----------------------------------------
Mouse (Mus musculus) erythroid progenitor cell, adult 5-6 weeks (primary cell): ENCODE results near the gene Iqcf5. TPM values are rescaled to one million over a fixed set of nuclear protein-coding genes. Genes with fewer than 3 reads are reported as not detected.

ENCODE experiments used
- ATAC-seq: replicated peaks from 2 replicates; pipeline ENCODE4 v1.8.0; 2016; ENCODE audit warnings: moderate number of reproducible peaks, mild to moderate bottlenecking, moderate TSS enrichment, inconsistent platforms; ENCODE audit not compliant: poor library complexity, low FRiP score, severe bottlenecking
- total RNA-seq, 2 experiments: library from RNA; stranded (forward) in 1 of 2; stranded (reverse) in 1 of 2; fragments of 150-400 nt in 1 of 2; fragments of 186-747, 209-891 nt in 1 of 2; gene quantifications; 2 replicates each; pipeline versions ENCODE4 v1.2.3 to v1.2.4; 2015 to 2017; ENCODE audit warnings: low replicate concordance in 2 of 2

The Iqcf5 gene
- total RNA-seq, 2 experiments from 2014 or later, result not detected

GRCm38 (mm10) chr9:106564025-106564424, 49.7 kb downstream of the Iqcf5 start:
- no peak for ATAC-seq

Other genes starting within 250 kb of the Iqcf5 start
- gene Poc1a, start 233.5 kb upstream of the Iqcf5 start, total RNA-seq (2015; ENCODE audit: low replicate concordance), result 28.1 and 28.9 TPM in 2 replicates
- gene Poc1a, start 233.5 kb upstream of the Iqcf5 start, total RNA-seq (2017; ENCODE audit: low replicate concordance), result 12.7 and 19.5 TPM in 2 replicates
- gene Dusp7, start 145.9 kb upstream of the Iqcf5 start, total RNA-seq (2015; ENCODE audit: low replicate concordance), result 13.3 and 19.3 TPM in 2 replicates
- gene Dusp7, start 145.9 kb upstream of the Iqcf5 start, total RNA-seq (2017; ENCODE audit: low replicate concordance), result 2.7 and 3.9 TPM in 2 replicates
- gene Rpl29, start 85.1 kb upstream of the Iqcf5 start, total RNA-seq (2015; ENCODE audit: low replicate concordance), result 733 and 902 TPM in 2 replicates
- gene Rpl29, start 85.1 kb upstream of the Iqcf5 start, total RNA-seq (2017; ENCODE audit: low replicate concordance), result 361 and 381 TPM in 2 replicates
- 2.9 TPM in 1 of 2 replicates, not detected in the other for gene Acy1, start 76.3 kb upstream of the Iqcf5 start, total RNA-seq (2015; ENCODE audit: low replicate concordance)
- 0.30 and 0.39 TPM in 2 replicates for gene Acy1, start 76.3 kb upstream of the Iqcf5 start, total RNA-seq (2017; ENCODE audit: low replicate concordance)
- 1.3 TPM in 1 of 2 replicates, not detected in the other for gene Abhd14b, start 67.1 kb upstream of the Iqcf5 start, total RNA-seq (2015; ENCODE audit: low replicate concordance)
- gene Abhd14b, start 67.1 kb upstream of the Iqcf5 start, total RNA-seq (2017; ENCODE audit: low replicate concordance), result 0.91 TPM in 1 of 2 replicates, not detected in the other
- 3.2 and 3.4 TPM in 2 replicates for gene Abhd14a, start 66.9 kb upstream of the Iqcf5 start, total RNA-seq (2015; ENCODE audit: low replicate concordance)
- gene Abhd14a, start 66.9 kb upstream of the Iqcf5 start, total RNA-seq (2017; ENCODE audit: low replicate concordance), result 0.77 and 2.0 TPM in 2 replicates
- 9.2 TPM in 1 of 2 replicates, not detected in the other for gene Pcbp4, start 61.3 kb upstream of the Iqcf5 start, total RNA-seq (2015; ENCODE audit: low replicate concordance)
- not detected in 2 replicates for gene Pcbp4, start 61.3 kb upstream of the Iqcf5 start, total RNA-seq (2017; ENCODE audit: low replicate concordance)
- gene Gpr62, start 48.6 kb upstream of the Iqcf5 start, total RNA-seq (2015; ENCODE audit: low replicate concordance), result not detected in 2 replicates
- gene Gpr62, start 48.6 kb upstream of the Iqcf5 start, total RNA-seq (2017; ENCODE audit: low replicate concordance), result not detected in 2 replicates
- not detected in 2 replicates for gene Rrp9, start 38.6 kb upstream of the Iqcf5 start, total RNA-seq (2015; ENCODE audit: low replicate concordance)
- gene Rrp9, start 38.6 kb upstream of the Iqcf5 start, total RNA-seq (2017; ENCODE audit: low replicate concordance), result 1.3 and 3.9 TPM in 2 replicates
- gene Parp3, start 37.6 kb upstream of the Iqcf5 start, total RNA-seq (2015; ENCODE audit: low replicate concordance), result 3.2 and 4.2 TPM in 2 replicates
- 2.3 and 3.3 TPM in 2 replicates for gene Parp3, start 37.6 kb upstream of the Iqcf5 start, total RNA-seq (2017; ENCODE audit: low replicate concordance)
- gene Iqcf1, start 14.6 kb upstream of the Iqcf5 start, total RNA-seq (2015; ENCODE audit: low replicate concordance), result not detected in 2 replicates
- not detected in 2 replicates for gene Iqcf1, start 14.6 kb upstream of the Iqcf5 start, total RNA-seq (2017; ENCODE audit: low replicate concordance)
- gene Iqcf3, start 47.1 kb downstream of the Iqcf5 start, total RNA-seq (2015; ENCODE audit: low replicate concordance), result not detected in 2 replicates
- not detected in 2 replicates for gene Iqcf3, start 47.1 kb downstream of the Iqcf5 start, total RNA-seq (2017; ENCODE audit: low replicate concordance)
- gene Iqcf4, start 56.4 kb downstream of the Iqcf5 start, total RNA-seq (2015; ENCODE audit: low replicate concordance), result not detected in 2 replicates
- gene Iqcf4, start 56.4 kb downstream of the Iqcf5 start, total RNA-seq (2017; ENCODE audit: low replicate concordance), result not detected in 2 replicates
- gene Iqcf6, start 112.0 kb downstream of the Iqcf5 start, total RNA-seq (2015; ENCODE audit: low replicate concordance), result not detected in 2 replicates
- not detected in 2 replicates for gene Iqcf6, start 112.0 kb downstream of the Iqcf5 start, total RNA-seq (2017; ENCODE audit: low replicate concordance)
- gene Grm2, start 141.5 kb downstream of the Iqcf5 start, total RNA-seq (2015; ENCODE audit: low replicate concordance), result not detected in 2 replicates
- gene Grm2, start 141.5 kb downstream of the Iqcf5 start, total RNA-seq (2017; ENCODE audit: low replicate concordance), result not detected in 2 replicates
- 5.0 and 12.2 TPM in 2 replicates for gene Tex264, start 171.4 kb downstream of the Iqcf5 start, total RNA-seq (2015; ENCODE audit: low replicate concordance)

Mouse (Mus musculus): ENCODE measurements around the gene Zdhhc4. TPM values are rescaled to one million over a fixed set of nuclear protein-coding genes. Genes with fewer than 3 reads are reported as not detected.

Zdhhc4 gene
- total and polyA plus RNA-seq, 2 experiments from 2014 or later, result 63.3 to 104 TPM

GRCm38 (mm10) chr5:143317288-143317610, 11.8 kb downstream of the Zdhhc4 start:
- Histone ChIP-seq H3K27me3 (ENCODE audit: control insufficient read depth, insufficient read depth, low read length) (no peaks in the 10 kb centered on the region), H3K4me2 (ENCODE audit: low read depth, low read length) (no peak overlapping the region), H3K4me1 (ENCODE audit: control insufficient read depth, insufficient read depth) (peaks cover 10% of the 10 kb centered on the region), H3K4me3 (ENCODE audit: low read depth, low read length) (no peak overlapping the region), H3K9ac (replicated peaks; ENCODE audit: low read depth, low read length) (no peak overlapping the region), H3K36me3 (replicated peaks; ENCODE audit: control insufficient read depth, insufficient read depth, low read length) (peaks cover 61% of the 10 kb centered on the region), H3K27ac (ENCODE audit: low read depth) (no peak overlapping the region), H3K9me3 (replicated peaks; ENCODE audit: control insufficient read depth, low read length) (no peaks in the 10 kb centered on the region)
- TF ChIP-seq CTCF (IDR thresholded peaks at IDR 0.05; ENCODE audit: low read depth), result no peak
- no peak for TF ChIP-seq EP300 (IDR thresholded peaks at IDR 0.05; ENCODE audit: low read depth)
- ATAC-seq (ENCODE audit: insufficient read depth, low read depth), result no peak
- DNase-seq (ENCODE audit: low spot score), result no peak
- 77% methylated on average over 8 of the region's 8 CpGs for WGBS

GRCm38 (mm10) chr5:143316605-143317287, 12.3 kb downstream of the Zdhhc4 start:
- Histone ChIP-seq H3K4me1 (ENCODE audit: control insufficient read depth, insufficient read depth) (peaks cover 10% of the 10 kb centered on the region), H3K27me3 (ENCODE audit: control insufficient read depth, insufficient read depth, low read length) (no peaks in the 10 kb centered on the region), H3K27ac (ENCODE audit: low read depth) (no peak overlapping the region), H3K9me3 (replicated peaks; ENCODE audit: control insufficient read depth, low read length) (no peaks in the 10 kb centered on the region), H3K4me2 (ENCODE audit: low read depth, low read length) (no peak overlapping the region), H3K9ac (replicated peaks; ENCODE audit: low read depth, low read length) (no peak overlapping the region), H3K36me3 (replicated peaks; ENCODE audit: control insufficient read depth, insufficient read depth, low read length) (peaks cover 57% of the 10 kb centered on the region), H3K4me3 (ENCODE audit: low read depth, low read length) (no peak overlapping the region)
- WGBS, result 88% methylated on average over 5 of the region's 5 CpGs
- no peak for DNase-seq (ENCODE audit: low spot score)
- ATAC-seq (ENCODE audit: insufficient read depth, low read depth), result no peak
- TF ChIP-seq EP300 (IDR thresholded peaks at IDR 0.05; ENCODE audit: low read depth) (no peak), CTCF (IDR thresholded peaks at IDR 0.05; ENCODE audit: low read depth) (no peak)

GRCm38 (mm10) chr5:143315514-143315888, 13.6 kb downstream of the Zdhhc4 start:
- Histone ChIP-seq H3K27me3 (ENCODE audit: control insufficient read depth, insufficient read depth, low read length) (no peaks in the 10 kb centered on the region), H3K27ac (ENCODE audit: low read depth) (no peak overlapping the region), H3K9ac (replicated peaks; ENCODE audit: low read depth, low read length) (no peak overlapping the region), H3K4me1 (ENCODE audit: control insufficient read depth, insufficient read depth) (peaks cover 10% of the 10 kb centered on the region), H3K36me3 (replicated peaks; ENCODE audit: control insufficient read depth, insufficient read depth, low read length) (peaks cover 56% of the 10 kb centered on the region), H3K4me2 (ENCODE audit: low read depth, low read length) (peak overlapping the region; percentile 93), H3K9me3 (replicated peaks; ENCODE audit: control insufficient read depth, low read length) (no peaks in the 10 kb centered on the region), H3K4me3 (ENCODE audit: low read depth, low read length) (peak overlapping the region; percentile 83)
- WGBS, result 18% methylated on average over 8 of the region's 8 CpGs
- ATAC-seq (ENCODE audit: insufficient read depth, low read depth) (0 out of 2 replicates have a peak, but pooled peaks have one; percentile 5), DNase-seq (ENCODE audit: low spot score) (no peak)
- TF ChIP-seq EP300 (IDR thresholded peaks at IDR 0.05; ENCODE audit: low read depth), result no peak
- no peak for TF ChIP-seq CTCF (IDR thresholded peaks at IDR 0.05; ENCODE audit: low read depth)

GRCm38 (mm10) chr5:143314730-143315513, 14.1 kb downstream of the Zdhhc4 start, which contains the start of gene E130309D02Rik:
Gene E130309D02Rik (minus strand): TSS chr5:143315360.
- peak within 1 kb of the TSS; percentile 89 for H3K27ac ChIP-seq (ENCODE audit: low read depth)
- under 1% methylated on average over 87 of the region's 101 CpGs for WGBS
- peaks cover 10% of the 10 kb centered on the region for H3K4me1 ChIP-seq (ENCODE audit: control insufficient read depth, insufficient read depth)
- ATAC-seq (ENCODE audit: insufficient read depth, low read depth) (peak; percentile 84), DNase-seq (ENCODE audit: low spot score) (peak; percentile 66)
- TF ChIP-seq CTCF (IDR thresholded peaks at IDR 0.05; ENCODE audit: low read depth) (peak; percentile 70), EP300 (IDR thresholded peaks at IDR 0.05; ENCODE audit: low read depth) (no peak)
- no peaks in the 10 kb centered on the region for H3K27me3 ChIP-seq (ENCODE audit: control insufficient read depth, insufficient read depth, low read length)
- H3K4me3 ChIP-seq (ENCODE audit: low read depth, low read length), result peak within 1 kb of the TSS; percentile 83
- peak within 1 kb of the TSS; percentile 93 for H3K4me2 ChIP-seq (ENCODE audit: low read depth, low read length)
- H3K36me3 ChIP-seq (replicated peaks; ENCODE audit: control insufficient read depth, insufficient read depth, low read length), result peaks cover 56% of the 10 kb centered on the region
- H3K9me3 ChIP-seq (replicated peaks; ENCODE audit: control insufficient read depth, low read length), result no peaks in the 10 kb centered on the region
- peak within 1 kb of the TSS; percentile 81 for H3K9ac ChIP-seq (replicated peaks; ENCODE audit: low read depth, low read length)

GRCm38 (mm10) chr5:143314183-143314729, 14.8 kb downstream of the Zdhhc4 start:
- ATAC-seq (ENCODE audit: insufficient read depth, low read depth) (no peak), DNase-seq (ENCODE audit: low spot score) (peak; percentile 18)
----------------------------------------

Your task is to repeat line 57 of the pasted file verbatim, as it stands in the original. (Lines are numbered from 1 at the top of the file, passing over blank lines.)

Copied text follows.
GRCm38 (mm10) chr5:143315514-143315888, 13.6 kb downstream of the Zdhhc4 start: